So far in this chapter, we've been dealing with C extension modules—flat function libraries. To implement multiple-instance objects in C, you need to code a C extension type, not a module. Like Python classes, C types generate multiple-instance objects and can overload (i.e., intercept and implement) Python expression operators and type operations. In recent Python releases, C types can also support subclassing just like Python classes.
One of the biggest drawbacks of types, though, is their size—to implement a realistically equipped C type, you need to code lots of not-very-pretty C code and fill out type descriptor tables with pointers to link up operation handlers. In fact, C extension types are so complex that I'm going to cut some details here. To give you a feel for the overall structure, Example 22-16 presents a C string stack type implementation, but with the bodies of all its functions stripped out. For the complete implementation, see this file in the book's examples distribution.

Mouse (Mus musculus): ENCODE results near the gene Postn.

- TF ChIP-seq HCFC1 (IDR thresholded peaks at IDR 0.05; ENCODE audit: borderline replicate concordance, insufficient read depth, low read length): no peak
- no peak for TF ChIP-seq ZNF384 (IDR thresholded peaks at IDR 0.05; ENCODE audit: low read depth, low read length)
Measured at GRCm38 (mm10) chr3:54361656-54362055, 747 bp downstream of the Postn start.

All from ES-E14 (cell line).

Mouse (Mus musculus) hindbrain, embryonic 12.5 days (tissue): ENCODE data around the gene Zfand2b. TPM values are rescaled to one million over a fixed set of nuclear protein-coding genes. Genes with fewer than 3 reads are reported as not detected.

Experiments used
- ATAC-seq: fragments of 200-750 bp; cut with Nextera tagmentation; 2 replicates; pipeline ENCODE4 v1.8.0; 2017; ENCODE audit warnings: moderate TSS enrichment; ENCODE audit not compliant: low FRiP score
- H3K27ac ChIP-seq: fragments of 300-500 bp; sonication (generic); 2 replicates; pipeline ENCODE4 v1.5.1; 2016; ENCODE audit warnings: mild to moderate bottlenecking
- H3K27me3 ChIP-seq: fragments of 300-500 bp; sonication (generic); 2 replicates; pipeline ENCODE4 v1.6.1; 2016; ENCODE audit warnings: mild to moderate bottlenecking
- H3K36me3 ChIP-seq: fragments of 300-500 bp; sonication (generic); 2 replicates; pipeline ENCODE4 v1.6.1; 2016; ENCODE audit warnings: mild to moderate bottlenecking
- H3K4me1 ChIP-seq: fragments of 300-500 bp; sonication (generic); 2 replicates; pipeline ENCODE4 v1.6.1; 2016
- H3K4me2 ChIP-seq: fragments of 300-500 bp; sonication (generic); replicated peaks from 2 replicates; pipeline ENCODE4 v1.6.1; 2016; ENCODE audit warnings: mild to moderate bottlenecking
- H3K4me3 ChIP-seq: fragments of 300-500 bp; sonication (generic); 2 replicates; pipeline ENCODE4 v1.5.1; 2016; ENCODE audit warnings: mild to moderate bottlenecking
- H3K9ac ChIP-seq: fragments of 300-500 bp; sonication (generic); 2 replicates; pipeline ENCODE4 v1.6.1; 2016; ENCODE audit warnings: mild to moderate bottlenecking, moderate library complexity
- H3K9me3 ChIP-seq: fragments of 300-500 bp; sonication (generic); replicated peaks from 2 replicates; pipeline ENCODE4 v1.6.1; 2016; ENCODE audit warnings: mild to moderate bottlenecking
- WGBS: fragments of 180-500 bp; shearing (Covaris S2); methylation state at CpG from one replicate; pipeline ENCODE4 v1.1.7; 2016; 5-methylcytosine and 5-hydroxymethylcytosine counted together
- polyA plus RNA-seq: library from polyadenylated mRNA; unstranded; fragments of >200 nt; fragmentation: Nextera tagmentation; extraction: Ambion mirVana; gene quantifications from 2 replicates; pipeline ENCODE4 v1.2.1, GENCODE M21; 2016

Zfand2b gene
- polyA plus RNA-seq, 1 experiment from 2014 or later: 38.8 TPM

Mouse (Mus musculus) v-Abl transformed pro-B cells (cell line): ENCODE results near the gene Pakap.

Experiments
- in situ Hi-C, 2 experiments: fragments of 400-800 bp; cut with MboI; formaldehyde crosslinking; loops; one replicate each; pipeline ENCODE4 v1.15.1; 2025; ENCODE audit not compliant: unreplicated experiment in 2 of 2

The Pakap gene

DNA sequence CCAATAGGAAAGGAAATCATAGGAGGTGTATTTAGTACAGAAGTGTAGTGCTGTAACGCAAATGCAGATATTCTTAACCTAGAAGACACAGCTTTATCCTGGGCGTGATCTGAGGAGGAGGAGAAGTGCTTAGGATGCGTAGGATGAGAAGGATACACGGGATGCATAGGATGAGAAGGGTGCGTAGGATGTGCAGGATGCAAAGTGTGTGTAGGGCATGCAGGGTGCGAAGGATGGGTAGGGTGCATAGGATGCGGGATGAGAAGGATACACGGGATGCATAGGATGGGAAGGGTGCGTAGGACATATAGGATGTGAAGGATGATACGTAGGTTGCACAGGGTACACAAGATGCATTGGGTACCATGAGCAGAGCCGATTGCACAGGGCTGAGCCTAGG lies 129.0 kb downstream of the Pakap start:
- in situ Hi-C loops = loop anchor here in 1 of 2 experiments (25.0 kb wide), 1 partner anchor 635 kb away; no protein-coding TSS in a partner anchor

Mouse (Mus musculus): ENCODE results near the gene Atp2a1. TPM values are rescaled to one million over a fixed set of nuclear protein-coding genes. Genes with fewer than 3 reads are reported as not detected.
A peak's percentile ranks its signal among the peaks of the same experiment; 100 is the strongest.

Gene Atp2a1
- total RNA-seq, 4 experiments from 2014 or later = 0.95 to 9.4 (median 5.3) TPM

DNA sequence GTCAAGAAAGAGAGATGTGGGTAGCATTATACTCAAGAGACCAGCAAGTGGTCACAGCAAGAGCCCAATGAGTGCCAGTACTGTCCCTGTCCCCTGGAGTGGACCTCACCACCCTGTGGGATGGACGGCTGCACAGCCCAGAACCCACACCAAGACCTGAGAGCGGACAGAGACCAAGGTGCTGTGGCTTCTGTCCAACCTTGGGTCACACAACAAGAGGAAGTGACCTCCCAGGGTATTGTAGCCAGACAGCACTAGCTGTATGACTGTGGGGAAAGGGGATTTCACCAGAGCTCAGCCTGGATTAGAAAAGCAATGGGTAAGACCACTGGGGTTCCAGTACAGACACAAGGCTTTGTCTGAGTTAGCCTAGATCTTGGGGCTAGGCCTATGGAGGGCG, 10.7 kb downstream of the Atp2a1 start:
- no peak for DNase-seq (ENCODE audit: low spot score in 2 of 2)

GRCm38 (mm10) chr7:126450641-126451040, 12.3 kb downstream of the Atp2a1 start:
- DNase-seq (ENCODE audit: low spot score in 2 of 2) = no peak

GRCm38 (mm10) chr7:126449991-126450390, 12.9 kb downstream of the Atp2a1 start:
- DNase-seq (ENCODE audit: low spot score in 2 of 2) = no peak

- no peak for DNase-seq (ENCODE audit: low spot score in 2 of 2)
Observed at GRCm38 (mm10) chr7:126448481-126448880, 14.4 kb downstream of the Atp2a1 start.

This C type roughly implements the same interface as the stack
classes we met in Chapter 20,
but it imposes a few limits on the stack itself. The stripped parts
use the same algorithms as the C module in Example 22-15, but they operate
on the passed-in
self object, which
now refers to the particular type instance object being processed,
just as the first argument does in class methods. In types,
self is a pointer to an allocated C
struct that represents a type instance ...